San Giuseppe Church

Ragusa, Italy

San Giuseppe church was erected in 1756-1796 under the patronage of the Benedictine order. The church and an adjacent convent of nuns occupied a site where prior to the 1693 earthquake had been located the church of San Tommaso. The architect is unknown, but in the circle of Rosario Gagliardi. Like many local churches, the façade has three highly sculpted order, decorated with statues of Saints of the Benedictine orders, including Saints Benedict and Mauro above and St Gertrude and Scolastica below. Near the entrance are statues of St Gregory the Great and St Augustine by Giambattista Muccio in 1775. The entrance portals have iron grillwork screens (1774) by Filippo Scattarelli.

The interior has an oval layout, but kept a large choir and coretti situated over the entrance and flanking the nave, where the nuns could hear the mass while remaining cloistered. Over the vault is a fresco depicting the Glory of St Benedict with St Joseph (1793) by Sebastiano Monaco. The walls are elaborately stuccoed (1793) by Agrippino Maggiore and the Cultrera di Licodia Eubea. The altars (19th century) have elaborate scagliola, and have altarpieces by Tommaso Pollace and Giuseppe Crestadoro, depicting the TrinitySt MauroSt Benedict, and Ste Gertrude. The pavement has white stone and maiolica tiles. The Vestibule has statues depicting St Benedict (17th century) and a silver-coated St Joseph (1785).

References:

Comments

Your name

Website (optional)



Address

Via Valverde 9, Ragusa, Italy
See all sites in Ragusa

Details

Founded: 1756-1796
Category: Religious sites in Italy

More Information

en.wikipedia.org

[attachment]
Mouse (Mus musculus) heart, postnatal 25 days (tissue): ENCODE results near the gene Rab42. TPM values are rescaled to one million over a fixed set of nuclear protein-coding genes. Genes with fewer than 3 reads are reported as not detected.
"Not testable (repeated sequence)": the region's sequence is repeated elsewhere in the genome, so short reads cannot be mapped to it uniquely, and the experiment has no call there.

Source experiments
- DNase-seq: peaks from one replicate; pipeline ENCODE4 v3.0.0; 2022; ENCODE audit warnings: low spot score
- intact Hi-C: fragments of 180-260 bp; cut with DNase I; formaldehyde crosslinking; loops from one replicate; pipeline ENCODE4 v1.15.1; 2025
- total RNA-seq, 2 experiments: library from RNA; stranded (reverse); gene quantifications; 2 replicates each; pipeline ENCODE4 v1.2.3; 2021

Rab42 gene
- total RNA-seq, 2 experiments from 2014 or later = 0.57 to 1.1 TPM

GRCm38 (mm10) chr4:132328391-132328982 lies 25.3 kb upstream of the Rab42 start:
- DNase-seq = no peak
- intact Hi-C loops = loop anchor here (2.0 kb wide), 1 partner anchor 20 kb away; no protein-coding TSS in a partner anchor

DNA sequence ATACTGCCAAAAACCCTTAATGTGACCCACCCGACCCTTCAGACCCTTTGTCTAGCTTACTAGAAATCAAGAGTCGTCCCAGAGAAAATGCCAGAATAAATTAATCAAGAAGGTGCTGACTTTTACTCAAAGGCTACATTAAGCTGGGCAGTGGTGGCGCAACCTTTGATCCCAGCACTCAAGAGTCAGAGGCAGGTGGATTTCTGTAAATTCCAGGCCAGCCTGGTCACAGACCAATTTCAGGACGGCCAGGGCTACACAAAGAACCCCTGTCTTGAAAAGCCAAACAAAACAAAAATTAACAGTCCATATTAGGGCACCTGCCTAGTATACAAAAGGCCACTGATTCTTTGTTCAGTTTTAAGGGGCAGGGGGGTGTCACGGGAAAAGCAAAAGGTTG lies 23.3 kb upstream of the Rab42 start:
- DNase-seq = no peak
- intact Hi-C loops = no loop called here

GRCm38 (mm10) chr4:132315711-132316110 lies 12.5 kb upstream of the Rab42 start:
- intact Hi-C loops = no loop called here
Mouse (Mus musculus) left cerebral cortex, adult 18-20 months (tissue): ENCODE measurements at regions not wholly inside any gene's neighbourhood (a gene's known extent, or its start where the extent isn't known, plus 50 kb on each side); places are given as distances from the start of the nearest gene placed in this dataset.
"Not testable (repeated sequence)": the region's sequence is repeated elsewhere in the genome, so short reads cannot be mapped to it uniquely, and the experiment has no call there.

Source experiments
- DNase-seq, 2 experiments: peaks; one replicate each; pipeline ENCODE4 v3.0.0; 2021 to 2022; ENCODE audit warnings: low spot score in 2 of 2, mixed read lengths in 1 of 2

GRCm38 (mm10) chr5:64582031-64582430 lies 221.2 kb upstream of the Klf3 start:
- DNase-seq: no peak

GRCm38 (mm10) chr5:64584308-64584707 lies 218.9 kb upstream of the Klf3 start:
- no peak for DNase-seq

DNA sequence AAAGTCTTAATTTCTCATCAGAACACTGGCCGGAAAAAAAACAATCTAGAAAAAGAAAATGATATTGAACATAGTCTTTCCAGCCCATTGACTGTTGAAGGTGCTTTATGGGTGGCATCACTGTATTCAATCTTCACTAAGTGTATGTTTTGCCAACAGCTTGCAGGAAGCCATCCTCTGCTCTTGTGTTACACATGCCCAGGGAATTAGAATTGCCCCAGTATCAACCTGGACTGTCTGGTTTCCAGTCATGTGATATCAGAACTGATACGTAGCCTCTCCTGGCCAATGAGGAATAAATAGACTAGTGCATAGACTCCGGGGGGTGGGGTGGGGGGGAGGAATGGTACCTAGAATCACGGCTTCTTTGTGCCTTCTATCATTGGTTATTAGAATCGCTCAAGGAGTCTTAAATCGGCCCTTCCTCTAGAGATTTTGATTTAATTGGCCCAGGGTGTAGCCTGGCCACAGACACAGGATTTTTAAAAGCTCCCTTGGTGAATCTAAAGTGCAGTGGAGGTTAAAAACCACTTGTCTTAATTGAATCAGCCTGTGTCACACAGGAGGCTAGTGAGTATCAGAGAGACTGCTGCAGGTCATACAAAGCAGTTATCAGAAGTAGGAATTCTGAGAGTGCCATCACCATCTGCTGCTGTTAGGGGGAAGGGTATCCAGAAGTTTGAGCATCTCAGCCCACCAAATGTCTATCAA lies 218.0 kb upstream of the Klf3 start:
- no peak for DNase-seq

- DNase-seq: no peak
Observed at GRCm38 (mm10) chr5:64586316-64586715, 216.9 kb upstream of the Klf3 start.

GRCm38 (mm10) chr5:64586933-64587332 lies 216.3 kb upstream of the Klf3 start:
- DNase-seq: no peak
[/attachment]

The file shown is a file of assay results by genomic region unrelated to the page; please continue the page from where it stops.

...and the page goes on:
User Reviews

Powered by Google

Featured Historic Landmarks, Sites & Buildings

Historic Site of the week

Bamberg Historic City Centre

Bamberg is located in Upper Franconia on the river Regnitz close to its confluence with the river Main. Its historic city center is a listed UNESCO world heritage site.

Bamberg is a good example of a central European town with a basically early medieval plan and many surviving ecclesiastical and secular buildings of the medieval period. When Henry II, Duke of Bavaria, became King of Germany in 1007 he made Bamberg the seat of a bishopric, intended to become a 'second Rome'. Of particular interest is the way in which the present town illustrates the link between agriculture (market gardens and vineyards) and the urban distribution centre.

From the 10th century onwards, Bamberg became an important link with the Slav peoples, especially those of Poland and Pomerania. During its period of greatest prosperity, from the 12th century onwards, the architecture of this town strongly influenced northern Germany and Hungary. In the late 18th century Bamberg was the centre of the Enlightenment in southern Germany, with eminent philosophers and writers such as Georg Wilhelm Friedrich Hegel and E.T.A. Hoffmann living there.

Bamberg extends over seven hills, each crowned by a beautiful church. This has led to Bamberg being called the 'Franconian Rome'.